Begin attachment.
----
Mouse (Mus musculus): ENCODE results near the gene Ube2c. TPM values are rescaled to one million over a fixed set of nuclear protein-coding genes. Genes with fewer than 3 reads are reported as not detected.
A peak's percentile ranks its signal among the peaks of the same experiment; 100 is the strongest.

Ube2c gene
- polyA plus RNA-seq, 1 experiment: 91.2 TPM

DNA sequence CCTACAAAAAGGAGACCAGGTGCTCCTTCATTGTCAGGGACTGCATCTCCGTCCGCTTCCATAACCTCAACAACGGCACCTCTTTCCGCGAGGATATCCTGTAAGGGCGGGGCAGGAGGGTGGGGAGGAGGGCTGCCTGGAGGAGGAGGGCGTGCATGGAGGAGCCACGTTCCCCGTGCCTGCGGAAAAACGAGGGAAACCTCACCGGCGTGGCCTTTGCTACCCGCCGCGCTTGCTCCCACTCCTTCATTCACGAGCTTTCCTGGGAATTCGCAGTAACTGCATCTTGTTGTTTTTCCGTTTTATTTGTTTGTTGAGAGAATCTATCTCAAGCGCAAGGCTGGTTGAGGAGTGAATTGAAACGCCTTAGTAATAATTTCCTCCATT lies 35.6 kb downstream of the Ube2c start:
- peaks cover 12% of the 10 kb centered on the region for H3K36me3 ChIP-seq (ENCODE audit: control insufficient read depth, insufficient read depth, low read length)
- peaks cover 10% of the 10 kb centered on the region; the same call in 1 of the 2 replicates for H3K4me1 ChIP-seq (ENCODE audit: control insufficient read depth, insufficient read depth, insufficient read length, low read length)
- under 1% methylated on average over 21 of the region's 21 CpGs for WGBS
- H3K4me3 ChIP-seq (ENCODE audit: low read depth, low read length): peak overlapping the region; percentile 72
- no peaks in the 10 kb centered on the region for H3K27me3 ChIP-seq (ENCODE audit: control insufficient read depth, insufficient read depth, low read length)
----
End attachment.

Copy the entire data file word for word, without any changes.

Mouse (Mus musculus): ENCODE results near the gene Ube2c. TPM values are rescaled to one million over a fixed set of nuclear protein-coding genes. Genes with fewer than 3 reads are reported as not detected.
A peak's percentile ranks its signal among the peaks of the same experiment; 100 is the strongest.

Ube2c gene
- polyA plus RNA-seq, 1 experiment: 91.2 TPM

DNA sequence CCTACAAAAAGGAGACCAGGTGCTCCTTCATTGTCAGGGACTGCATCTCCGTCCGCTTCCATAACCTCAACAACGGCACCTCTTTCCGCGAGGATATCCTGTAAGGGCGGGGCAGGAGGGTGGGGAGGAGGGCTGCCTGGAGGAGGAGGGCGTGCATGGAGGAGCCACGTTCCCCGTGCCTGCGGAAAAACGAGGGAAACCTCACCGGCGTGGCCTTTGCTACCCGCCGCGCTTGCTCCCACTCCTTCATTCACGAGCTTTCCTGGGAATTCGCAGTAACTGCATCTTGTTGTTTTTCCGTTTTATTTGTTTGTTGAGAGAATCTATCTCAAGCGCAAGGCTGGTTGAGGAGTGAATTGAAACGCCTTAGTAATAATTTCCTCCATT lies 35.6 kb downstream of the Ube2c start:
- peaks cover 12% of the 10 kb centered on the region for H3K36me3 ChIP-seq (ENCODE audit: control insufficient read depth, insufficient read depth, low read length)
- peaks cover 10% of the 10 kb centered on the region; the same call in 1 of the 2 replicates for H3K4me1 ChIP-seq (ENCODE audit: control insufficient read depth, insufficient read depth, insufficient read length, low read length)
- under 1% methylated on average over 21 of the region's 21 CpGs for WGBS
- H3K4me3 ChIP-seq (ENCODE audit: low read depth, low read length): peak overlapping the region; percentile 72
- no peaks in the 10 kb centered on the region for H3K27me3 ChIP-seq (ENCODE audit: control insufficient read depth, insufficient read depth, low read length)